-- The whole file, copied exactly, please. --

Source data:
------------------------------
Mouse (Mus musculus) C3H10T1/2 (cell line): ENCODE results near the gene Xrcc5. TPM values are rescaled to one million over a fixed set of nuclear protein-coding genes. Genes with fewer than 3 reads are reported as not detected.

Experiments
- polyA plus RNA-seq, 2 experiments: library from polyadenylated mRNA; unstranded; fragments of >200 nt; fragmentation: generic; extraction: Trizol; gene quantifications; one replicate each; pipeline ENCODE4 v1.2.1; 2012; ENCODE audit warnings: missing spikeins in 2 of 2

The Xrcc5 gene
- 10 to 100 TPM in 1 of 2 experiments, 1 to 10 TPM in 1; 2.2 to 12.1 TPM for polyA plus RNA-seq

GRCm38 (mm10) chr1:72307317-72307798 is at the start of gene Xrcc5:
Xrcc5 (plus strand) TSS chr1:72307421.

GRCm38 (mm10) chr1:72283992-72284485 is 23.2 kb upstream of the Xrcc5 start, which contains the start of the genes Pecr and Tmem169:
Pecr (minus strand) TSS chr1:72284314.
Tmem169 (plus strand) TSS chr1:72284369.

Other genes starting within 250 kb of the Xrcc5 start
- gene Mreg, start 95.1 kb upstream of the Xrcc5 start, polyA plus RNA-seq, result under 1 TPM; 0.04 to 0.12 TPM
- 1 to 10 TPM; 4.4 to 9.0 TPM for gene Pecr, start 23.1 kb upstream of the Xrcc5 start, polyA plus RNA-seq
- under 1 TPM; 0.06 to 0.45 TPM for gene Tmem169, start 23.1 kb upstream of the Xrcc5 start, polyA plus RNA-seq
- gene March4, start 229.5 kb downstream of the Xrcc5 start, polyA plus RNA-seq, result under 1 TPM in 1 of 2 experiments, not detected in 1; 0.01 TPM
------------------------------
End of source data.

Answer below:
Mouse (Mus musculus) C3H10T1/2 (cell line): ENCODE results near the gene Xrcc5. TPM values are rescaled to one million over a fixed set of nuclear protein-coding genes. Genes with fewer than 3 reads are reported as not detected.

Experiments
- polyA plus RNA-seq, 2 experiments: library from polyadenylated mRNA; unstranded; fragments of >200 nt; fragmentation: generic; extraction: Trizol; gene quantifications; one replicate each; pipeline ENCODE4 v1.2.1; 2012; ENCODE audit warnings: missing spikeins in 2 of 2

The Xrcc5 gene
- 10 to 100 TPM in 1 of 2 experiments, 1 to 10 TPM in 1; 2.2 to 12.1 TPM for polyA plus RNA-seq

GRCm38 (mm10) chr1:72307317-72307798 is at the start of gene Xrcc5:
Xrcc5 (plus strand) TSS chr1:72307421.

GRCm38 (mm10) chr1:72283992-72284485 is 23.2 kb upstream of the Xrcc5 start, which contains the start of the genes Pecr and Tmem169:
Pecr (minus strand) TSS chr1:72284314.
Tmem169 (plus strand) TSS chr1:72284369.

Other genes starting within 250 kb of the Xrcc5 start
- gene Mreg, start 95.1 kb upstream of the Xrcc5 start, polyA plus RNA-seq, result under 1 TPM; 0.04 to 0.12 TPM
- 1 to 10 TPM; 4.4 to 9.0 TPM for gene Pecr, start 23.1 kb upstream of the Xrcc5 start, polyA plus RNA-seq
- under 1 TPM; 0.06 to 0.45 TPM for gene Tmem169, start 23.1 kb upstream of the Xrcc5 start, polyA plus RNA-seq
- gene March4, start 229.5 kb downstream of the Xrcc5 start, polyA plus RNA-seq, result under 1 TPM in 1 of 2 experiments, not detected in 1; 0.01 TPM